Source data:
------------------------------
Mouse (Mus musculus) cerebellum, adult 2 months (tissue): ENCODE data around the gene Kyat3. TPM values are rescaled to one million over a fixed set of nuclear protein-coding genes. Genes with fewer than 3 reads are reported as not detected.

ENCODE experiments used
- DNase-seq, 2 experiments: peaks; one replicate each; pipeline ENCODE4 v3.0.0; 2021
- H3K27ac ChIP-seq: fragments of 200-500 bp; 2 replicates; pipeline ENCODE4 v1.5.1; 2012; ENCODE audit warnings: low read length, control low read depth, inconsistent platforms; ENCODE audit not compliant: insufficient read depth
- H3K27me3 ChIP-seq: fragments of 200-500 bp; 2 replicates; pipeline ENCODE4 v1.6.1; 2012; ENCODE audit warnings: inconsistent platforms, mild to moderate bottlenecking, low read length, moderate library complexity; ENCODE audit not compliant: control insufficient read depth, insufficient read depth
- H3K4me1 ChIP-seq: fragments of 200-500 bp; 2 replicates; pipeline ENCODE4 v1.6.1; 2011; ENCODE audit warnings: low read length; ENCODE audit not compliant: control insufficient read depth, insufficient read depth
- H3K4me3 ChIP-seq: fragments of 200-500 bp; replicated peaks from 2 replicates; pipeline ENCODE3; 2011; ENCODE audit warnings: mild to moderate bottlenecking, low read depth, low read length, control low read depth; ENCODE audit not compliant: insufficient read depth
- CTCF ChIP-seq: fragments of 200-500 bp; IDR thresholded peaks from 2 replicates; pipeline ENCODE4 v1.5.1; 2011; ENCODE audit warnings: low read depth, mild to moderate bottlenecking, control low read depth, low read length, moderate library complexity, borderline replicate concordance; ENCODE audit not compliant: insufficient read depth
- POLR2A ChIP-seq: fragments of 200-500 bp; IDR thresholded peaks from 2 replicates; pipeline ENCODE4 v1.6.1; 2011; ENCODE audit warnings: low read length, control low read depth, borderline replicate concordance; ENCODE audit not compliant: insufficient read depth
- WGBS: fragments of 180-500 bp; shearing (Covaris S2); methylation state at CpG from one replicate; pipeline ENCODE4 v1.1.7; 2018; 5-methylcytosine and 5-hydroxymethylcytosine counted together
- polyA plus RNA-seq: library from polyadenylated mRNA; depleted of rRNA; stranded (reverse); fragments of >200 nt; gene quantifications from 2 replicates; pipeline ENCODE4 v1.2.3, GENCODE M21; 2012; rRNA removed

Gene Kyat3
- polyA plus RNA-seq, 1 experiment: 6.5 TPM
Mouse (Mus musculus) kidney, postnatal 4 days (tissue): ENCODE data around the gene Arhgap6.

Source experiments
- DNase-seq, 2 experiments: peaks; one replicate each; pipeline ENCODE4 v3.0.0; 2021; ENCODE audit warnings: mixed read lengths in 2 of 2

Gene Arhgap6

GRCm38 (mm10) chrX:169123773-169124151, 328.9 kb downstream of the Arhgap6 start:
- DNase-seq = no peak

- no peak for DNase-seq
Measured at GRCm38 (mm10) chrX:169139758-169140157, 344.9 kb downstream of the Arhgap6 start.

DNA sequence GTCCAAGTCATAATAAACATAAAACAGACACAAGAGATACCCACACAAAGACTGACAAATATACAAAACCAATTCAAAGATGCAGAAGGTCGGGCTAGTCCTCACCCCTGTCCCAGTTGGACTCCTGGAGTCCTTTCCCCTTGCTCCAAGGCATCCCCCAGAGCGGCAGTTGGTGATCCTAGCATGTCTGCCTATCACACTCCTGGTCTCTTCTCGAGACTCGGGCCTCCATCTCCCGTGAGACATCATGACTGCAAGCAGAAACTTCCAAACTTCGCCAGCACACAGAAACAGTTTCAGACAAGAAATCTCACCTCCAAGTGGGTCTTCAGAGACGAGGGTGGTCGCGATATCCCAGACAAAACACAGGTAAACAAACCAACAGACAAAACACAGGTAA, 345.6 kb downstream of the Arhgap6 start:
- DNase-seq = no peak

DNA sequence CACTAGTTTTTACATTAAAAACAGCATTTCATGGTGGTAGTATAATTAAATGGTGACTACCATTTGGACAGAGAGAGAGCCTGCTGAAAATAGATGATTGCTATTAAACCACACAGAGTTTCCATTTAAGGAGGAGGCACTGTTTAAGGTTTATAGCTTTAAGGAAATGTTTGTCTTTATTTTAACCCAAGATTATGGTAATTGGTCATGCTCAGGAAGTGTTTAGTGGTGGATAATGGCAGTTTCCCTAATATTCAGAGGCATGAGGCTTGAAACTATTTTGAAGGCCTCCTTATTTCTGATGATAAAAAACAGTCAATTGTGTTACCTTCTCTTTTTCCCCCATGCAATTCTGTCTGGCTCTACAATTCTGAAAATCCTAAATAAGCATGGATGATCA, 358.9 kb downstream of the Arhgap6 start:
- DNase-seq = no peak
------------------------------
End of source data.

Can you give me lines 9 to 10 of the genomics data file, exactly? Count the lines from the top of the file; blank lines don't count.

- POLR2A ChIP-seq: fragments of 200-500 bp; IDR thresholded peaks from 2 replicates; pipeline ENCODE4 v1.6.1; 2011; ENCODE audit warnings: low read length, control low read depth, borderline replicate concordance; ENCODE audit not compliant: insufficient read depth
- WGBS: fragments of 180-500 bp; shearing (Covaris S2); methylation state at CpG from one replicate; pipeline ENCODE4 v1.1.7; 2018; 5-methylcytosine and 5-hydroxymethylcytosine counted together